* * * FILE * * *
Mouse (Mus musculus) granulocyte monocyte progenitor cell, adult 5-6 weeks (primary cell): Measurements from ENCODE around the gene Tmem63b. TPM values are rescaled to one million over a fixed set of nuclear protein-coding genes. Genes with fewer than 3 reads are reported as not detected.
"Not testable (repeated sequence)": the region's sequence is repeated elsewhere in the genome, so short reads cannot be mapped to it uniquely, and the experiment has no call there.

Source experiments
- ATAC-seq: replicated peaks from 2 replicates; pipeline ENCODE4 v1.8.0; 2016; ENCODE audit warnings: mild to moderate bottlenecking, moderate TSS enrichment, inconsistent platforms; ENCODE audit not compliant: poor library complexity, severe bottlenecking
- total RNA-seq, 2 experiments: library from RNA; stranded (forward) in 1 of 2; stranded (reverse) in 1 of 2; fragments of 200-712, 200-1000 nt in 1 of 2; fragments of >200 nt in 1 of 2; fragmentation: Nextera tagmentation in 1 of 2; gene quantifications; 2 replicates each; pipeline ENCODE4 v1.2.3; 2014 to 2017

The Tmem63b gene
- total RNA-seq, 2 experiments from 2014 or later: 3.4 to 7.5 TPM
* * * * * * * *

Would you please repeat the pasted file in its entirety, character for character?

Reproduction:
Mouse (Mus musculus) granulocyte monocyte progenitor cell, adult 5-6 weeks (primary cell): Measurements from ENCODE around the gene Tmem63b. TPM values are rescaled to one million over a fixed set of nuclear protein-coding genes. Genes with fewer than 3 reads are reported as not detected.
"Not testable (repeated sequence)": the region's sequence is repeated elsewhere in the genome, so short reads cannot be mapped to it uniquely, and the experiment has no call there.

Source experiments
- ATAC-seq: replicated peaks from 2 replicates; pipeline ENCODE4 v1.8.0; 2016; ENCODE audit warnings: mild to moderate bottlenecking, moderate TSS enrichment, inconsistent platforms; ENCODE audit not compliant: poor library complexity, severe bottlenecking
- total RNA-seq, 2 experiments: library from RNA; stranded (forward) in 1 of 2; stranded (reverse) in 1 of 2; fragments of 200-712, 200-1000 nt in 1 of 2; fragments of >200 nt in 1 of 2; fragmentation: Nextera tagmentation in 1 of 2; gene quantifications; 2 replicates each; pipeline ENCODE4 v1.2.3; 2014 to 2017

The Tmem63b gene
- total RNA-seq, 2 experiments from 2014 or later: 3.4 to 7.5 TPM